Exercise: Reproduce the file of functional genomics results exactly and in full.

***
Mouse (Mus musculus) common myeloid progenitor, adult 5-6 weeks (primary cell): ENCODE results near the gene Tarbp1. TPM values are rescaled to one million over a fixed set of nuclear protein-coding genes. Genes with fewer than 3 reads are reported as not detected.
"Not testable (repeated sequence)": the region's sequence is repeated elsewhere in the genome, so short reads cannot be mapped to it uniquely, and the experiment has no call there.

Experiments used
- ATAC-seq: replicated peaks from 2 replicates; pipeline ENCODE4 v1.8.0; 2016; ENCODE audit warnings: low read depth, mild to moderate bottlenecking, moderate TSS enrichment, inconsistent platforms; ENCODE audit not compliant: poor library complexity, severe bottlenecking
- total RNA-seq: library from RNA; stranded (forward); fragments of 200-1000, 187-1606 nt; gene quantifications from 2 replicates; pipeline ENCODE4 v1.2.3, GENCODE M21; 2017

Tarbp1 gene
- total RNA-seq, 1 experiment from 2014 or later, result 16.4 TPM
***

Mouse (Mus musculus) common myeloid progenitor, adult 5-6 weeks (primary cell): ENCODE results near the gene Tarbp1. TPM values are rescaled to one million over a fixed set of nuclear protein-coding genes. Genes with fewer than 3 reads are reported as not detected.
"Not testable (repeated sequence)": the region's sequence is repeated elsewhere in the genome, so short reads cannot be mapped to it uniquely, and the experiment has no call there.

Experiments used
- ATAC-seq: replicated peaks from 2 replicates; pipeline ENCODE4 v1.8.0; 2016; ENCODE audit warnings: low read depth, mild to moderate bottlenecking, moderate TSS enrichment, inconsistent platforms; ENCODE audit not compliant: poor library complexity, severe bottlenecking
- total RNA-seq: library from RNA; stranded (forward); fragments of 200-1000, 187-1606 nt; gene quantifications from 2 replicates; pipeline ENCODE4 v1.2.3, GENCODE M21; 2017

Tarbp1 gene
- total RNA-seq, 1 experiment from 2014 or later, result 16.4 TPM